IronRuby and IronPython Opportunities

Yesterday, Jason Zander announced that the maintenance and
future development of IronRuby and IronPython languages was
being turned over to the Iron* communities.

Microsoft reached out to some of the users of the Iron
languages to take over the coordination for these projects.
Together with JB
, Michael
, Jeff
Jimmy Schementi
I agreed to help coordinate the future development of these
languages. The Iron* community reaction to the opening of the
process has been very supportive judging by the emails on the
mailing list and the twitter responses.

There are four pieces of code involved, all licensed under
the Apache 2.0 license:

Both IronPython and IronRuby will be developed like other
open source projects without any of the limitations that
previously existed. In particular, from my very Unix-centric
view, we will be able to get the proper fixes into the Iron*
languages to make them work out of the box on Linux and MacOS.

Our Contributions

Although we will help with the coordination efforts in the
Iron languages as the community grows and evolves, we have
some concrete tasks that we will be working towards right

  • Ensure that the Iron* languages build and work out
    of the box on Linux, MacOS and Unix.

  • Use Mono’s Continuous build system to keep an eye
    on any regressions on IronRuby and IronPython.

  • Package the latest IronRuby and IronPython for
    Linux and MacOS.


Ruby and Python make programmers happy. They bring joy and
smiles to programmers everywhere in the Unix world. Both have
strong user bases on Linux and MacOS and there is a strong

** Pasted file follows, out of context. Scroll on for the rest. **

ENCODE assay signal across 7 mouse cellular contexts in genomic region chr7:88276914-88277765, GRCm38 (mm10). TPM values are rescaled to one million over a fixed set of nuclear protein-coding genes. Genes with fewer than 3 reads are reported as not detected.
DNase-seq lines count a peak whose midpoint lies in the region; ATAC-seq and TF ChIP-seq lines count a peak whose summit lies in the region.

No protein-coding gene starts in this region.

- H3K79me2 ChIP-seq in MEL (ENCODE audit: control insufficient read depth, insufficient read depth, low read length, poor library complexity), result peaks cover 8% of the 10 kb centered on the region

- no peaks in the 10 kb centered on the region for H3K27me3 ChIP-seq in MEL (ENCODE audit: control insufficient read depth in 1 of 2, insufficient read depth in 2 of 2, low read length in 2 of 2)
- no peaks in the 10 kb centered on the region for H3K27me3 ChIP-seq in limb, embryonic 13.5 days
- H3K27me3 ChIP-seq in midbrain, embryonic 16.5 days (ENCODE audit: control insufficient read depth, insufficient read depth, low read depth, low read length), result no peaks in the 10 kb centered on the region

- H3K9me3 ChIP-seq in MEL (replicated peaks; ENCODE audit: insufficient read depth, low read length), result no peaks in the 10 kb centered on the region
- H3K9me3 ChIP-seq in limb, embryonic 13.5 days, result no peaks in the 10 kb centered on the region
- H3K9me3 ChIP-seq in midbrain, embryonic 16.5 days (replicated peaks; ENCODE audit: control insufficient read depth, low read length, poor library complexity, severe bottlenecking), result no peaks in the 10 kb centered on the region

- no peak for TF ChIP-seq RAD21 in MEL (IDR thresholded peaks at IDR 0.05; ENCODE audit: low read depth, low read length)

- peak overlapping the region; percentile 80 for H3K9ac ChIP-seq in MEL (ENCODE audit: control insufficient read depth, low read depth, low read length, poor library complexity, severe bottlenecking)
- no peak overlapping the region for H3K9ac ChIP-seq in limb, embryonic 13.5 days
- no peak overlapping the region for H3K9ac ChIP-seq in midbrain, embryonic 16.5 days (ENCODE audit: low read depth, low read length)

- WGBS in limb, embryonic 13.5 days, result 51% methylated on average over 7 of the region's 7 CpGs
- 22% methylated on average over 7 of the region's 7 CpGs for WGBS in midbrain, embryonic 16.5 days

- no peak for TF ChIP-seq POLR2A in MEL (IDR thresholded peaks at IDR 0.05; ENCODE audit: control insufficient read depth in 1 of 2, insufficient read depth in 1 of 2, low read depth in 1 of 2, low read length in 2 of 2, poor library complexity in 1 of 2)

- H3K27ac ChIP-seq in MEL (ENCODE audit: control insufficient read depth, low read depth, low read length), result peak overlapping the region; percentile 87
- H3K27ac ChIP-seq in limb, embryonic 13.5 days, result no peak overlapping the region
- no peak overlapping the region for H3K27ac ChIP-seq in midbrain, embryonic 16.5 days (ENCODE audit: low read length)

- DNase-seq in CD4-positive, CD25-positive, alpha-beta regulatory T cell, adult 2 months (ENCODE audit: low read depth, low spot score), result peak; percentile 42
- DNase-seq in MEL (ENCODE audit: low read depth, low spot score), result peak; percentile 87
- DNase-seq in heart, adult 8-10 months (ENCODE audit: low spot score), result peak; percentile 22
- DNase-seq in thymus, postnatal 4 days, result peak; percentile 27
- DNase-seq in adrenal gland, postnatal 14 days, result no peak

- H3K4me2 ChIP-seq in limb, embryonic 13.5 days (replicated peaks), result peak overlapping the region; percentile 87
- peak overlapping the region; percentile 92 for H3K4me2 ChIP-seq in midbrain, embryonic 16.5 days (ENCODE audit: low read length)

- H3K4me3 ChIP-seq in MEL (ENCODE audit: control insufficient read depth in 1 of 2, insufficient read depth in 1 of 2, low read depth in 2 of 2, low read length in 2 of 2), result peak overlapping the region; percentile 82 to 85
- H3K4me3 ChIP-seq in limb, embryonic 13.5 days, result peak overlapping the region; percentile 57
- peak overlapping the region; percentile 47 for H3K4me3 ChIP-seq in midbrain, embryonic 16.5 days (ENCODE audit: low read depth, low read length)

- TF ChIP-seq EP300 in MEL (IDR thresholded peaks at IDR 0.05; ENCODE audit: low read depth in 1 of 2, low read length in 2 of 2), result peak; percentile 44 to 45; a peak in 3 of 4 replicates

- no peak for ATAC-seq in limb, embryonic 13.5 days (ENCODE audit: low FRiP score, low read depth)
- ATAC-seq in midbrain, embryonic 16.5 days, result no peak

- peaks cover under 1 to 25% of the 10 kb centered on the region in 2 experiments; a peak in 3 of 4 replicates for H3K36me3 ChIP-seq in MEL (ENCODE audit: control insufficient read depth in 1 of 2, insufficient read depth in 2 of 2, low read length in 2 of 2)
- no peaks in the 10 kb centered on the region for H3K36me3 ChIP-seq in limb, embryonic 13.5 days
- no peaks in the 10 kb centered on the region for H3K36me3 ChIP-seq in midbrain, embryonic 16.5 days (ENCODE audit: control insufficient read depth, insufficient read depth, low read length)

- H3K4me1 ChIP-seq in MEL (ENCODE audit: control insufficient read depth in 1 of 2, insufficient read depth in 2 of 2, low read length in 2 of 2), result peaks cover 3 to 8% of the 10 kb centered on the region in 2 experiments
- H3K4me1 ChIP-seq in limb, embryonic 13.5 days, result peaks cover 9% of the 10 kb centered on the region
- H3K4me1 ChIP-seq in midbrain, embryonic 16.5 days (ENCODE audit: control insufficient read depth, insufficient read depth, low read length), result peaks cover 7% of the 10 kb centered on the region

ecosystem of independent implementations for both Ruby and
Python, each with their unique features.

In Iron’s case the major feature is being able to use your
scripting language of choice while having access to all Mono
APIs for building standalone applications or for extending
existing applications like MonoDevelop, F-Spot, Banshee,
SparkleShare and Tomboy.

From my Unix-biased standpoint, this means
that all of the libraries that we have been working on over
the years
from Gtk# for
building desktop Gnome apps
to MonoMac
for creating native Mac applications with the entire universe
of .NET libraries at your disposal.

The Iron* languages, combined with
our MonoMac
will make an appealing platform for building apps for the
Mac AppStore.

Another fascinating project is
the Pyjama Educational Project.
Pyjama is written in IronPython, Gtk#, and GtkSourceView and
currently supports 5 DLR languages.


As the announcement came out last night, Geoff Norton
cooked this simple teaser of IronRuby on the iPhone.

Check it
out here.

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